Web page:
Despite his age of seventy-five, Old Hickory remained unafraid of confrontations. He continuously engaged in fights and created chaos wherever he went, involving card games, damaged taverns, alcohol containers, and physical altercations, earning the moniker Old Hickory. At twenty-one years old, Jackson became a lawyer in the North Carolina Frontier and eventually migrated to Tennessee where he established a permanent residence with his spouse.
In 1815, Jackson became a hero in America for his successful defense against a British attack known as the Battle of New Orleans. He later served as president, winning elections in 1828 and 1832. Jackson believed strongly in the power of the common man in government, and therefore granted voting rights to them. Despite this democratic extension, Jackson’s reputation is marred by various controversial decisions that seemed motivated by self-interest rather than the people’s welfare.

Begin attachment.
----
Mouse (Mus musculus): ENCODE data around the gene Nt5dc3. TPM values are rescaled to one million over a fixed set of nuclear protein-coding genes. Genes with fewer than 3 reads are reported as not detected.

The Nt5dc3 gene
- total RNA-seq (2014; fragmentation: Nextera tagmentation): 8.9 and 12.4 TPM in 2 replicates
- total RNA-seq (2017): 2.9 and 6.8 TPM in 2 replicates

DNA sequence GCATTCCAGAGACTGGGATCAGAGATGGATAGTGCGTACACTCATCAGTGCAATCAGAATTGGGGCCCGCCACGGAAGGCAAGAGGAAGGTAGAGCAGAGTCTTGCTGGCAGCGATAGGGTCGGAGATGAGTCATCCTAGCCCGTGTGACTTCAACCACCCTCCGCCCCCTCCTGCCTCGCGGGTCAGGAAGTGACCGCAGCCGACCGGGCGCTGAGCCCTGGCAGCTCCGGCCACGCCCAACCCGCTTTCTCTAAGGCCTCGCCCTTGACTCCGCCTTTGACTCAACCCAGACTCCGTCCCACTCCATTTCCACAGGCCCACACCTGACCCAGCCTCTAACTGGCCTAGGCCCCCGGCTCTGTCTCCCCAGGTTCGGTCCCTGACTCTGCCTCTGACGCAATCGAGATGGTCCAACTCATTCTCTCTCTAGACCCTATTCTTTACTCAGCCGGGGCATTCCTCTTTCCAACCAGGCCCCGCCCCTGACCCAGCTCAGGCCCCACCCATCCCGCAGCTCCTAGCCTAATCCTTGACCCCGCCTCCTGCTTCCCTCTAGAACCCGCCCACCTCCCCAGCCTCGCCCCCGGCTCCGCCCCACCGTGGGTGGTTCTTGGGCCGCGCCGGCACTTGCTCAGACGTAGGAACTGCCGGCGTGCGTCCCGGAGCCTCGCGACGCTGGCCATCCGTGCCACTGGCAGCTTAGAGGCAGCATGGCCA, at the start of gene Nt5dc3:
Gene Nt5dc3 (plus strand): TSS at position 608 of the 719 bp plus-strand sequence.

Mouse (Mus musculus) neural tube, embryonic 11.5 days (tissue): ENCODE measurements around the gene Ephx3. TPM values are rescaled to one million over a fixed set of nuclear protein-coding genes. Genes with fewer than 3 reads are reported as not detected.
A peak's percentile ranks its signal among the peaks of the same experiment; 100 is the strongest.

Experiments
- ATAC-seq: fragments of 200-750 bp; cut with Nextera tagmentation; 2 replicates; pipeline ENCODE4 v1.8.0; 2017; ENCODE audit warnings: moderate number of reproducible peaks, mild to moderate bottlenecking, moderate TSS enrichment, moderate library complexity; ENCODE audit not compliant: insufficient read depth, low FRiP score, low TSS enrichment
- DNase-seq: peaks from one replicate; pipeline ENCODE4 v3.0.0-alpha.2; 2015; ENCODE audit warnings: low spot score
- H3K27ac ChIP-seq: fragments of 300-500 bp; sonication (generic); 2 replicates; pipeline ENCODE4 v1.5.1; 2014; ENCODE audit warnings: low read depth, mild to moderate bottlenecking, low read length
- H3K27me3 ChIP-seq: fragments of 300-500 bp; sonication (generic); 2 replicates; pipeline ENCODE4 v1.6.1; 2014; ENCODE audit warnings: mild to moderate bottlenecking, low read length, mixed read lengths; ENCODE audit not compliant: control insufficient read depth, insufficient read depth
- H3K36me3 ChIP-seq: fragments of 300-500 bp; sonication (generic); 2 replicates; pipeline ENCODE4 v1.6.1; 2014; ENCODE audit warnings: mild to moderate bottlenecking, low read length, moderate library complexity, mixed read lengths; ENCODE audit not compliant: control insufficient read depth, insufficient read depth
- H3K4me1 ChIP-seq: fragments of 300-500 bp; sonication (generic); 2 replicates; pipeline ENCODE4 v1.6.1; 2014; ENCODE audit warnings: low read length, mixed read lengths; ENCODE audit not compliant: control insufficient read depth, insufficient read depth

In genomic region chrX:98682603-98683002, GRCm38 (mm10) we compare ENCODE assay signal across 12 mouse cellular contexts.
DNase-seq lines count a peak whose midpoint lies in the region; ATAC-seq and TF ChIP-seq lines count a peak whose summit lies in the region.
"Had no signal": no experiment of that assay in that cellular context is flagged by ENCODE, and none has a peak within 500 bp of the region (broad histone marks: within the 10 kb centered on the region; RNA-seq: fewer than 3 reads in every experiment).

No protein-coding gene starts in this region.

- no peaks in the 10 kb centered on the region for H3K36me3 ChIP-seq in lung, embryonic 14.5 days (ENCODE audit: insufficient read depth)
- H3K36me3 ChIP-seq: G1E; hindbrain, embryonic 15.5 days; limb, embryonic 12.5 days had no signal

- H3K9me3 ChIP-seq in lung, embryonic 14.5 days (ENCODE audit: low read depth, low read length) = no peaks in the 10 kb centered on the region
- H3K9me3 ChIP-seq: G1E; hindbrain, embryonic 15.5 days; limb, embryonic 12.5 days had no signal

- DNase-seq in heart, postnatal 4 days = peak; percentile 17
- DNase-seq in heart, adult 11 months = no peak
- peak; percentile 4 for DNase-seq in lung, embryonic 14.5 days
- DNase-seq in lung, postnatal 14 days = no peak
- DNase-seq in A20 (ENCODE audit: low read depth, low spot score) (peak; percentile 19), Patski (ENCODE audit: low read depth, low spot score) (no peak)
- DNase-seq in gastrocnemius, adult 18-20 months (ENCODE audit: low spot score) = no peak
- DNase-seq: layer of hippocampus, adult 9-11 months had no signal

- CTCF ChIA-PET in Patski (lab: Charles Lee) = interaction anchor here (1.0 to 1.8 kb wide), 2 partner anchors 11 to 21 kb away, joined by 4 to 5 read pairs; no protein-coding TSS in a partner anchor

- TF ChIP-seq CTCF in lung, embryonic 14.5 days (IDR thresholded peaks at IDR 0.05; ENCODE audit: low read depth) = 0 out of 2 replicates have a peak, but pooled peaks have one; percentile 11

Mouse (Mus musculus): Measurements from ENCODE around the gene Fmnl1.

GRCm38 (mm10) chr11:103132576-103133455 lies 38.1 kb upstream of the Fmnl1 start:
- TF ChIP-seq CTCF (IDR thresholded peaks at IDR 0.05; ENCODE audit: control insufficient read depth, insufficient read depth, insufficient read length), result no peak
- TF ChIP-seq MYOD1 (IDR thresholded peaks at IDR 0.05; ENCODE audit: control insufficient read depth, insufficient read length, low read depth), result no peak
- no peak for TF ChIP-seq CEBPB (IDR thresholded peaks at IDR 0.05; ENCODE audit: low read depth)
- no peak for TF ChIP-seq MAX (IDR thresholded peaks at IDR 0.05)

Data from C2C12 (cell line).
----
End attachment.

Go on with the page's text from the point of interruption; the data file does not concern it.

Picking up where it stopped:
Despite extending voting rights to more of the population and encouraging government participation, Jackson mishandled the removal of Native Americans from their lands and disregarded the will of the people. This is evident in his abuse of presidential powers and mistreatment of Native Americans. It is worth noting that Jackson’s democratic actions included extending voting rights and promoting government participation among different social classes, as seen in the six states that elected presidential electors by legislature in 1824 (Doc 1).
In 1832, thanks to Jackson’s influence and a renewed political outlook he brought, only one state selected presidential electors through legislature. The dominance of the wealthy and elite in state legislatures had been pervasive. Jackson aimed to promote greater voting equality by granting lower-class individuals the right to vote. The election of 1828 is often seen as a political revolution because, as stated in Doc 2, “Jackson’s victory hastened the shift of national power from the affluent to the common folk.”
The Rise of Jackson and the Democratization of Government